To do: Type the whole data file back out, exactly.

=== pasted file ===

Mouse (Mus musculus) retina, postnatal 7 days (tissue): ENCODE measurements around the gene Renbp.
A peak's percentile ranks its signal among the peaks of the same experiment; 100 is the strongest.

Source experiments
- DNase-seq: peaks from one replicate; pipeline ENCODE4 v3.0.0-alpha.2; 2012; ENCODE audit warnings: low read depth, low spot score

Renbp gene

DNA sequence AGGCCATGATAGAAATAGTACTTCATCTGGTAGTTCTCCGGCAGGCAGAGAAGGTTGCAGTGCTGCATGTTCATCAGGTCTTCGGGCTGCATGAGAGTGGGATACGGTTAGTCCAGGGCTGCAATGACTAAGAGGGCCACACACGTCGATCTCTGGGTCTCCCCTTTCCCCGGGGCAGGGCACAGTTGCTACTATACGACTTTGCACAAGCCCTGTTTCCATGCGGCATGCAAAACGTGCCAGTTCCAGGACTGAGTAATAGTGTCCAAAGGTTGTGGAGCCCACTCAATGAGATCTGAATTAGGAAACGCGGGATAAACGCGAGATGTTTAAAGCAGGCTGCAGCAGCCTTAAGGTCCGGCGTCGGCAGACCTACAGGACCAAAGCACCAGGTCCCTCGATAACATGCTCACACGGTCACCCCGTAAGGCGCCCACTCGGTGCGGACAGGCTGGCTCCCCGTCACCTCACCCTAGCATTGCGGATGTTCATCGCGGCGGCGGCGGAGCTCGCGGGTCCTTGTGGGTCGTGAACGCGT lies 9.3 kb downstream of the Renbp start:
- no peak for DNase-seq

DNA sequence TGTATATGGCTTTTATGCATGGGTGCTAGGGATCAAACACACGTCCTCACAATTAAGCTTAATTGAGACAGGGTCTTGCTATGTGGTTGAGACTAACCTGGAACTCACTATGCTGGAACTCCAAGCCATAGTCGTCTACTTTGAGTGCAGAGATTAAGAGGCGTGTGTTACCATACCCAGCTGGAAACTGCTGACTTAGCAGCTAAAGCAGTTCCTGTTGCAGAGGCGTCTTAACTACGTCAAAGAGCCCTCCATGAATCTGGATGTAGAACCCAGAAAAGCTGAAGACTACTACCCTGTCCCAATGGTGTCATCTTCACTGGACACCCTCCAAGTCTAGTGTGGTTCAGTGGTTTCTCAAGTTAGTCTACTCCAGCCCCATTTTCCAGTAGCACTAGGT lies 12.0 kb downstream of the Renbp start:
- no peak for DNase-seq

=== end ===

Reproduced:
Mouse (Mus musculus) retina, postnatal 7 days (tissue): ENCODE measurements around the gene Renbp.
A peak's percentile ranks its signal among the peaks of the same experiment; 100 is the strongest.

Source experiments
- DNase-seq: peaks from one replicate; pipeline ENCODE4 v3.0.0-alpha.2; 2012; ENCODE audit warnings: low read depth, low spot score

Renbp gene

DNA sequence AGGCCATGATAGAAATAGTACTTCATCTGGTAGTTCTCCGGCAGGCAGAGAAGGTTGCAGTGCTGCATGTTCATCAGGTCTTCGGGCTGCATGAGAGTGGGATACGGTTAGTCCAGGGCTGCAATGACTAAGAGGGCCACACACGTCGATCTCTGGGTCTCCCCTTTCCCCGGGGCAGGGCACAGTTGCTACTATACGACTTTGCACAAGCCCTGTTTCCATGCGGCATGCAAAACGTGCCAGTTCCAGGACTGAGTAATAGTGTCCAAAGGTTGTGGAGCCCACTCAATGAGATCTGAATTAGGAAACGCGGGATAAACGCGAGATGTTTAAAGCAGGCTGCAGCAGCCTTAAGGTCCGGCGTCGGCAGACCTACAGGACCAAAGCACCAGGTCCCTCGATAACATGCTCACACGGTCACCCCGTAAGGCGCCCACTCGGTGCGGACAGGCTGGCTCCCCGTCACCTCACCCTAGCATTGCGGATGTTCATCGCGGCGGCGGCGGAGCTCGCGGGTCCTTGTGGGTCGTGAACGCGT lies 9.3 kb downstream of the Renbp start:
- no peak for DNase-seq

DNA sequence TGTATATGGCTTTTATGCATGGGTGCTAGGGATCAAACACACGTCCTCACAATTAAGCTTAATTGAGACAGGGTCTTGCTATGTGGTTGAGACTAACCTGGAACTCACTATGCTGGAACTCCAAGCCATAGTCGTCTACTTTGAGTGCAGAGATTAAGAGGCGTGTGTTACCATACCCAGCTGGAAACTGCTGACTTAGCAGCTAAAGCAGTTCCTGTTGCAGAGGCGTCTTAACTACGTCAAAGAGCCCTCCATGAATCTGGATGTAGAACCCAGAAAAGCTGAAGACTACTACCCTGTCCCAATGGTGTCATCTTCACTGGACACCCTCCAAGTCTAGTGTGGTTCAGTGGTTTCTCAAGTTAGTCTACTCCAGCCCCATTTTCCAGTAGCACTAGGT lies 12.0 kb downstream of the Renbp start:
- no peak for DNase-seq